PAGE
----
Nothing kills comedy like sentimentalism, and nothing brings sentimentalists out of the woodwork faster than a holiday. This has probably always been true, but it was definitely true by April of 1922, when Life Magazine took aim at its competitors in an article headlined “Contents of the Easter Issue of Any Humorous Magazine.” The byline is “D.P.,” but if this is not by Dorothy Parker, it’s by someone even unluckier than George S. Kaufman: Although the same issue of Life includes Parker’s poem “To Myrtilla, on Easter Day,” credited to her full name, her 1926 poetry collection Enough Rope includes enough poems originally attributed to “D.P.” in Life Magazine that if there were another D.P., he or she would probably have complained. The piece is a Jazz Age version of “women be shopping”—including taking a shot at “women be shopping” as a premise, nearly 75 years before The Nutty Professor—and it’s cutting, apt, and hilarious. Although some of the precise strains of humor targeted here have gone the way of Prohibition, their descendants are easily recognizable today. Jokes about hipsters bear the distinct features of 1922’s jokes about Avenue A flappers, jokes about women being frivolous are very much still around, and the only reason we don’t run sentimental cartoons about the spirit of peace anymore is that we’ve been at war for 18 years running. But there’s something very reassuring about the idea that, although you can pretty quickly locate terrible comedy from any culture in any era—it’s often what survives—looking a little closer often reveals contemporaneous critics blowing a well-deserved raspberry. –Matthew Dessem
Contents of the Easter Issue of Any Humorous Magazine
One illustrated joke based on the theory that women attend church on Easter morning less to derive benefit from the service than to display their new hats to the congregation.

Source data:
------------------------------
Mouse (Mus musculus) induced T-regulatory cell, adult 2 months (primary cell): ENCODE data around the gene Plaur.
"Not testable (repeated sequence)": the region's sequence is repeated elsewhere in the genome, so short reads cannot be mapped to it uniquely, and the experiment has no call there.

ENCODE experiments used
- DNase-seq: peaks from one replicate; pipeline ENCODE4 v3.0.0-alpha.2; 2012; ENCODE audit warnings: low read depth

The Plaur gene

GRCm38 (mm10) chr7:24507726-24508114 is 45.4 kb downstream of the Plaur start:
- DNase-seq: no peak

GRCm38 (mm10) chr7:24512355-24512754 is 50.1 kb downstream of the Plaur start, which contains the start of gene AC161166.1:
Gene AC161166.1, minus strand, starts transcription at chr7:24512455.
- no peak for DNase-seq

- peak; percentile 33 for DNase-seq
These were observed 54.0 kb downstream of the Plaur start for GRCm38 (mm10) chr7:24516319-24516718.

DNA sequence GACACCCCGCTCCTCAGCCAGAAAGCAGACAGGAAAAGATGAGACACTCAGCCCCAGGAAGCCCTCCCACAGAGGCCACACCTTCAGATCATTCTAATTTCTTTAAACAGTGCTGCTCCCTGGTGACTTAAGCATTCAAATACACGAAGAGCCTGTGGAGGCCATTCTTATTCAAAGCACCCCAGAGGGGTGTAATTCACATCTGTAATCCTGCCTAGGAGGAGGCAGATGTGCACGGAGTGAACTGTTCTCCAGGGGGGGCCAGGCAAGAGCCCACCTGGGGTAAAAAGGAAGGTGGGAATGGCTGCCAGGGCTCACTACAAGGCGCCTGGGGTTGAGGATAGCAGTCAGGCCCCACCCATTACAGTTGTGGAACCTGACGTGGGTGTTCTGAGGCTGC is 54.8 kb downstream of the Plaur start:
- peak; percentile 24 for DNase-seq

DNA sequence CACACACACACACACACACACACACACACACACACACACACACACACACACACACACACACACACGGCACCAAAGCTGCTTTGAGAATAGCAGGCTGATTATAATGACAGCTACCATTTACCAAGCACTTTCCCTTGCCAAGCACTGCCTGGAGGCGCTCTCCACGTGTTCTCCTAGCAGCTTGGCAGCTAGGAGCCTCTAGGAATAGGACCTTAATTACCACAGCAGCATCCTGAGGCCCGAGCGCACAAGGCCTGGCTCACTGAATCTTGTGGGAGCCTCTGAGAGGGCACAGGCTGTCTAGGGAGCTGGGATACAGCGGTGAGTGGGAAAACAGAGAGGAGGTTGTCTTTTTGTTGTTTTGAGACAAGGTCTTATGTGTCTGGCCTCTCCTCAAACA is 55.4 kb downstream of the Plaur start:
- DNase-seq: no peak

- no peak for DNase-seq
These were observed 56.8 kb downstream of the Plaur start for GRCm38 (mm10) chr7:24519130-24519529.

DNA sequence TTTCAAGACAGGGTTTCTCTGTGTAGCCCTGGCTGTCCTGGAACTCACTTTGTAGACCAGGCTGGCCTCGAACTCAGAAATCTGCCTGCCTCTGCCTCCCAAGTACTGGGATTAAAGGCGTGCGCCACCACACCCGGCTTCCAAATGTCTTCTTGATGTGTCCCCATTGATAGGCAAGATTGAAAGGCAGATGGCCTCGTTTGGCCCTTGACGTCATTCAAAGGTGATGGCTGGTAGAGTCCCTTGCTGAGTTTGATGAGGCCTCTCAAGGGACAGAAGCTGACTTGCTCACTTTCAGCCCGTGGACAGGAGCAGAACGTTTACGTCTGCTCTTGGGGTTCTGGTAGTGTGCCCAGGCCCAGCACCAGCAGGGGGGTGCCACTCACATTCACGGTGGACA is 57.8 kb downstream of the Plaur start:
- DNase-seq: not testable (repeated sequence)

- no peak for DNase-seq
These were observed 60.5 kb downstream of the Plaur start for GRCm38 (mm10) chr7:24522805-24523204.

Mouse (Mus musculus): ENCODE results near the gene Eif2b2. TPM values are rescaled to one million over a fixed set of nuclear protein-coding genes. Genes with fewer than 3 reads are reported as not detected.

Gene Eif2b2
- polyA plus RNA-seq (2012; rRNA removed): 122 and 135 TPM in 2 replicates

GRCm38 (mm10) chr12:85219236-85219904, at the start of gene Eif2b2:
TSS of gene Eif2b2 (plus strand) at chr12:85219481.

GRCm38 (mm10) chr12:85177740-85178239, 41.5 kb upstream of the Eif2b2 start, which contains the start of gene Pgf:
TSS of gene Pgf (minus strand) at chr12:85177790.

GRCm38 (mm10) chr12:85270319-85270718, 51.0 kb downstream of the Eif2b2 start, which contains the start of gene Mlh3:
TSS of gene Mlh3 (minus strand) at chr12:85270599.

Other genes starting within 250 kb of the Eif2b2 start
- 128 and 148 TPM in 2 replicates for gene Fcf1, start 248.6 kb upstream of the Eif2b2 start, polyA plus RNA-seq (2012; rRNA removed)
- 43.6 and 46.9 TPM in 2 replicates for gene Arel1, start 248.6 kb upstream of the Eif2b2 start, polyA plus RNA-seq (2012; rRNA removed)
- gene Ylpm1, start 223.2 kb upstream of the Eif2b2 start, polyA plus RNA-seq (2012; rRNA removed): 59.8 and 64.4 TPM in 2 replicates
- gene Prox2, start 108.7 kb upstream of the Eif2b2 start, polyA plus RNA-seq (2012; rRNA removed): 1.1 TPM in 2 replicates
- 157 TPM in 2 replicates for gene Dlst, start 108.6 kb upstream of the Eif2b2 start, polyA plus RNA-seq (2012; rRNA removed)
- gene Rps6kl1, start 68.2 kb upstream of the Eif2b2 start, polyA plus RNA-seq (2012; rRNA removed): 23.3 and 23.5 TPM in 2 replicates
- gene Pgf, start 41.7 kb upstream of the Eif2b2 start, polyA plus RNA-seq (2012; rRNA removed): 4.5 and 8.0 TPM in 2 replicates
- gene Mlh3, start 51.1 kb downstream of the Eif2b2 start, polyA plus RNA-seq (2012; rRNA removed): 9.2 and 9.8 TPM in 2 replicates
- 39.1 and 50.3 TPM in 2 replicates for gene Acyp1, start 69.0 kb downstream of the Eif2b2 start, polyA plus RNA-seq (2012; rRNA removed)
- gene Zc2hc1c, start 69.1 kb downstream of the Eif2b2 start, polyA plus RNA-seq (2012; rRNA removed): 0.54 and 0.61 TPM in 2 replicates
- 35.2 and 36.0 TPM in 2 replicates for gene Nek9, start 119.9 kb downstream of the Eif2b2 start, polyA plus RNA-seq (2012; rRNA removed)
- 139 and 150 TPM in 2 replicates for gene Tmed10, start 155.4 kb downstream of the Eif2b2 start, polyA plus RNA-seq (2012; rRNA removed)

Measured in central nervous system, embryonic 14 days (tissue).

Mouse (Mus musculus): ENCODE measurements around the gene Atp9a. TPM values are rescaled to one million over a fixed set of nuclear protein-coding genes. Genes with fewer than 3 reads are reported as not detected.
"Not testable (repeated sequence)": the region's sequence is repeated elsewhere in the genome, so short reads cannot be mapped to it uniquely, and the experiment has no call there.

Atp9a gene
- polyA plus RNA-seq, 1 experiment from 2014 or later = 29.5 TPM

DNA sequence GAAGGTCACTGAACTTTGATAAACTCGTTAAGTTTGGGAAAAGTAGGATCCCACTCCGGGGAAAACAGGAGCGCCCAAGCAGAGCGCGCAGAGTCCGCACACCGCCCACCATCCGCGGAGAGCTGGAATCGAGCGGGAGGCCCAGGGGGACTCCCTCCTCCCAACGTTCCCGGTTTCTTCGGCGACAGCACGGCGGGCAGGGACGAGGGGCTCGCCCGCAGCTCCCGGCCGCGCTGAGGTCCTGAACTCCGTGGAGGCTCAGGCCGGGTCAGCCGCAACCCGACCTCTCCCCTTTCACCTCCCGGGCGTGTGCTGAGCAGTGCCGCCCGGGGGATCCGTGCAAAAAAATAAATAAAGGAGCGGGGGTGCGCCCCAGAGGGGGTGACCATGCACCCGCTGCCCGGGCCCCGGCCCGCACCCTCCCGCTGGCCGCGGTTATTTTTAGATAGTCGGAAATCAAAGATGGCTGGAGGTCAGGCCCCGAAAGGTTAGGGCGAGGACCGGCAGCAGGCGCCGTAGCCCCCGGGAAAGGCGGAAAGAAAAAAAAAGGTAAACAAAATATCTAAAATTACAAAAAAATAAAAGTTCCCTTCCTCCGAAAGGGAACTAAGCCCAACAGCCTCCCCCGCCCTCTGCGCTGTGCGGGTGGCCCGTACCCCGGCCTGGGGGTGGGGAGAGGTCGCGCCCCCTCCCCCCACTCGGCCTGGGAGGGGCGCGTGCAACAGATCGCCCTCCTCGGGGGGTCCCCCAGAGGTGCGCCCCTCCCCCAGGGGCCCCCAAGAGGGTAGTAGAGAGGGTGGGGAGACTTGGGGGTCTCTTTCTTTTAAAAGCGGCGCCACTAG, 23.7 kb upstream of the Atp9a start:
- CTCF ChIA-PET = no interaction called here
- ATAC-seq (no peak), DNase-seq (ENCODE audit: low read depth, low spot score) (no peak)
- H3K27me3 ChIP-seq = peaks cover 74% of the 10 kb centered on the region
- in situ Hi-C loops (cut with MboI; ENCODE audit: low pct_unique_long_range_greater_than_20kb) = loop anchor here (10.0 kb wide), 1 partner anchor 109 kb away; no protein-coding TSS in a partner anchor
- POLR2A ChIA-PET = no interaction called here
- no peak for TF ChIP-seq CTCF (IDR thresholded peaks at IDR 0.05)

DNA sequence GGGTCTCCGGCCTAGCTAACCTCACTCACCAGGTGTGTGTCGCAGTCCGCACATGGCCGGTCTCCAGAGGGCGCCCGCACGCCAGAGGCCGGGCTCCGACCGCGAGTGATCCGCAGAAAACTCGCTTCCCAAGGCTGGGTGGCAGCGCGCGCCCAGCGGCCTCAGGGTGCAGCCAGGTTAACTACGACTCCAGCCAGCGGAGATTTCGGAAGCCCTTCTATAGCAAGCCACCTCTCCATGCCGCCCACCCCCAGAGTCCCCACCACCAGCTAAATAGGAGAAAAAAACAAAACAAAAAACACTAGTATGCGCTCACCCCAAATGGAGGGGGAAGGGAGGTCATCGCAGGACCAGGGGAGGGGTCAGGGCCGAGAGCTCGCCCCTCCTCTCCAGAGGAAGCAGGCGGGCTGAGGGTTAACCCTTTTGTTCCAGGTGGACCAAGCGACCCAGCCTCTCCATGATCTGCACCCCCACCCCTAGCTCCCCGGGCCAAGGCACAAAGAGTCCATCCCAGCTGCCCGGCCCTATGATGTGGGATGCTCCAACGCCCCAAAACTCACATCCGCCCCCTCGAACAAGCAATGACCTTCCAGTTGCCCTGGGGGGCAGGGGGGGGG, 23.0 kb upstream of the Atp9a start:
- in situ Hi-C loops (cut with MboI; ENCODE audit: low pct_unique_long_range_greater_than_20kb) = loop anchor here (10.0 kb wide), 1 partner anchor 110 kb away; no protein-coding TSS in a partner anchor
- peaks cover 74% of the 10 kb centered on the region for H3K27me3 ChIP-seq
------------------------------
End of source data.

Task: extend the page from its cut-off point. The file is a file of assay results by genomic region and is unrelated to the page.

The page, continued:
Three illustrated jokes, variations of the above theme.
One cartoon showing the world wearing an Easter bonnet.
Two illustrated jokes showing the harrowing effect on Father of the bills for his wife’s and daughter’s Easter finery.
Five jokes, without illustrations, along the above lines.
One poem about the way Grandma used to look in her Easter hat, supposedly written by Grandpa.
One poem comparing the cost of Grandma’s Easter hat with the price of those to-day, intimating that times have changed, and not for the better, since Grandma was a girl.
Three illustrated jokes dealing with the Easter costumes of Avenue A flappers. The joke, in each instance, begins with the words “Hully gee!” supposedly uttered by one of the flappers.
One drawing of the devil gleefully returning to business at the conclusion of Lent.
One drawing of Spring emerging from a large Easter egg.
One drawing entitled “Little Willie’s Dream After Dinner,” showing Willie cowering in bed, while a gigantic Easter bunny sits on the footboard.
Poem to Phyllis, congratulating her on the becomingness of her Easter hat.
Poem to Phillida, implying that the writer’s heart will be found entangled in the trimmings of her Easter hat.
Poem to Amaryllis, stating that the author’s affections are held fast by the ribbons that tie her Easter hat.
Poem to Chloe, hinting that though her manner is demure and her eyes innocently cast down, she is not unaware of the devastating effect on the local swains of her Easter hat.
Cartoon of the spirit of peace soaring over a deserted battlefield, entitled, “Easter, 1922.”